This brewery will take over the world


I imagine, when we park ourselves in a shady corner of Frontaal’s bar in Breda, that it’s been a while since founder Roel Buckens had the chance to sit down. Things have been so busy for him in recent times that our arrival coincides with his first brew in six months; an imperial stout made with real Canadian maple syrup and high quality cacao nibs, just to flex old muscles. Once we’re seated and settled, Simcoe, the resident labrador, flops down by his side, which just so happens to align nicely with a perfect square of sunshine that cascades from an overhead skylight. The bar is bright, rustic, and teaming with plants. Rectangular dust sheets hang from the ceiling to soften an echo that becomes problematic when musicians play live from the stage we sit on. It’s an incredibly unique place, but one that won’t be here forever. 

The lease on the building runs out in April 2023, at which point Frontaal will have moved to a new site in Breda that’s seven times the size and three times as high as their current facility. The plan is to sell everything but the fermenters, fit the new venue out with a bigger, fully automated kit, install a coffee roaster and a distillery that will produce mostly malt whiskies, rum and some form of American Rye, 95% of which will be barrel aged. To support this massive expansion, the team of 30 is rapidly growing, with four people on average being hired per month. Roel leaves for a moment, to check on the beer, and returns assuring us that it’s in good hands, “I actually think they brew better than me… It’s always good to hire people that are better in certain jobs than you are”. 

On the right: Roel, the founder (PHOTO: Robyn Gilmour)

In addition to the new brewery and distillery, Frontaal hopes to open an additional seven bars in the next year, three of which will be based in Breda, and the remaining four in each of the Netherlands’ major cities; Rotterdam, Amsterdam, Utrecht, and either The Hague or Eindhoven. Opening bars is a trend among all the breweries we visit in the Netherlands; it seems to be a feature, even a requirement of the market here. Roel tells us that “people here need to see what you’re doing, you have to showcase who you are, it’s not enough to just focus on production”, beer needs to be a destination as much as it is a sensory experience.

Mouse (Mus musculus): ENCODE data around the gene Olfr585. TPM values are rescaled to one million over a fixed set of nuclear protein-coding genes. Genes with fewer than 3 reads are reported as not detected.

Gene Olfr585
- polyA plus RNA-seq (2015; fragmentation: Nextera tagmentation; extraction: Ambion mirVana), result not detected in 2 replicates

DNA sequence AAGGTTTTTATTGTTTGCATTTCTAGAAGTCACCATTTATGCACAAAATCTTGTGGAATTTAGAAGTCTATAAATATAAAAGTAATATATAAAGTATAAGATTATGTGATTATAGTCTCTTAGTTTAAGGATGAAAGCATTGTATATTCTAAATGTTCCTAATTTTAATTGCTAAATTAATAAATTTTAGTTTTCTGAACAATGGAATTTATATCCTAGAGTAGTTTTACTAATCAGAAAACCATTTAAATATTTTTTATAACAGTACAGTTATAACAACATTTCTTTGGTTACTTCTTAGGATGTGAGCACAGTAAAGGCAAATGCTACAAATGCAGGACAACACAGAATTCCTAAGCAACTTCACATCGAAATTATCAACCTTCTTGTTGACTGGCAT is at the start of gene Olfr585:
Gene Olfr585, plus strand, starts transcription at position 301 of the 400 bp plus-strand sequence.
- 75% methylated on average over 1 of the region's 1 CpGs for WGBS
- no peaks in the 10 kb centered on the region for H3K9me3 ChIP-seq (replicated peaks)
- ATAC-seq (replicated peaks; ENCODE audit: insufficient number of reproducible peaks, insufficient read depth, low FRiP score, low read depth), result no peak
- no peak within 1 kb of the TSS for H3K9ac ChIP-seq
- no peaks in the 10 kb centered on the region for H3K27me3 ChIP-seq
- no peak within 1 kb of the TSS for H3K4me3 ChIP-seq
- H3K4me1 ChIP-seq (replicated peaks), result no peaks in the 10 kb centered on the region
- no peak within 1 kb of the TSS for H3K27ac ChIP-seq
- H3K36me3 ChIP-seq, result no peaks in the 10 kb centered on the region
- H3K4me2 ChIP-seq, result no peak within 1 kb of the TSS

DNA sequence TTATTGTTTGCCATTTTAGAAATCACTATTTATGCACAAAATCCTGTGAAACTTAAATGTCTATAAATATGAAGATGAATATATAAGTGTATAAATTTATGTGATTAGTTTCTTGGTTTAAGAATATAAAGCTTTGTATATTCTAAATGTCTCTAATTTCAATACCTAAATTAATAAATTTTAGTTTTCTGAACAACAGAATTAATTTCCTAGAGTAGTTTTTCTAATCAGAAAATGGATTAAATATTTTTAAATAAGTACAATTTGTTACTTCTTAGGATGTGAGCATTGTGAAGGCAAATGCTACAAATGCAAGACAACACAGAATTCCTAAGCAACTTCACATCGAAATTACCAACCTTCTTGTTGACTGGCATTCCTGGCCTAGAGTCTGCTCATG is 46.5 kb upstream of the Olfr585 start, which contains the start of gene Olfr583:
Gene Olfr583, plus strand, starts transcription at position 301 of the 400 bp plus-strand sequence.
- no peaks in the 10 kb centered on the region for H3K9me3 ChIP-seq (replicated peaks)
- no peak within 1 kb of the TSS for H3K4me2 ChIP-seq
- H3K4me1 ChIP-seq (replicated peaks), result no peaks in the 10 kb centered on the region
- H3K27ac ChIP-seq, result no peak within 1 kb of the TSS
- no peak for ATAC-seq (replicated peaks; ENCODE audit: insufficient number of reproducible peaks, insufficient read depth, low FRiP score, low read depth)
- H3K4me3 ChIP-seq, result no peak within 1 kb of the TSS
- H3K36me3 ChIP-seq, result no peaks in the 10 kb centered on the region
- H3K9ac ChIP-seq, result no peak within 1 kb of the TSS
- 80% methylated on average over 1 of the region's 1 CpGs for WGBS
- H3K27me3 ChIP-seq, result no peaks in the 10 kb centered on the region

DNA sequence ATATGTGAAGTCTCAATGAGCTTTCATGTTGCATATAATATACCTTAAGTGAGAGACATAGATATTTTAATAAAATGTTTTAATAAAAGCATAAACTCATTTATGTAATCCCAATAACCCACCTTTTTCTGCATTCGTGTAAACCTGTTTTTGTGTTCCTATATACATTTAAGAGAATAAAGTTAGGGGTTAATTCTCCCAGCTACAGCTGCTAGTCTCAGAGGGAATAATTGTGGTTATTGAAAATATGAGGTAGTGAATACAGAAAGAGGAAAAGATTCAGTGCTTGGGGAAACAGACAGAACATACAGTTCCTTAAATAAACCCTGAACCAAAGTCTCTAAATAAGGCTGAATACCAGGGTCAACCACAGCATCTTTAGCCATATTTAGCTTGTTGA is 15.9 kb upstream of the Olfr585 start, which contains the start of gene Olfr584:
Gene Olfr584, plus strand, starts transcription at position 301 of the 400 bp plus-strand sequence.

It seems to me that the bar we sit in is already an appealing destination, given the beauty and atmosphere of the space, and the fact that it’s a venue for live music, but Roel deeply regrets that no food is served here. The venue they’re working on in Utrecht will actually be a restaurant before it is a bar, and food will be central to all other future sites. With Roel working as a chef for seven years before he started brewing, flavour in all its forms is always at the forefront of his mind, and he’s unafraid to branch out in unexpected and unexplored directions to produce food and drinks that taste fantastic. He hopes that, in the future, Frontaal can make sodas and kombuchas, maybe even mead - he’s barrel ageing honey somewhere in the labyrinthine building we sit in. With its fan base established and funding secured, Roel now has the playground he’s worked so hard for, and can think outside the box about the products it now has the resources to produce.

But, for all the beer world is now at Roel’s fingertips, “I’m a little bit scared” he admits, when asked about how he’s feeling about such massive expansion. “But it’s the same feeling I had when we moved into this place three years ago”. He’s admirably and endearingly humble, given this €2M expansion has been almost entirely crowdfunded, a testament to just how loved this brewery is, and how thoroughly people believe in Roel’s vision for its future. People can buy equity shares in Frontaal, and sell them at any hour of any day, a model that’s open, honourable, respectful of investors, and oddly uncommon among brewery crowfunding schemes.

“I feel kind of blessed,” Roel says, “like I got lucky – I don’t see anything here as a given.” And how could he, given how unique and surprising the brewery has become? Obviously, Roel and team’s devotion, love and hard work has made Frontaal what it is, but wandering between halls and down its many corridors, it strikes me as a gallery of sorts, exhibiting both the beauty of urban, industrial decay and the potential of people to make something wonderful, for and with one another. The long hall in which the Beer52 order lies stacked high against one wall, is otherwise filled with detritus – old tractor wheels, pallets, plywood and scrap bits of steel – and a neat row of bicycles that I imagine carried many of the team to work that day. Many things have been given the space to coexist here, and their amalgamation has created an energy that is distinctly Frontaal. 

Share this article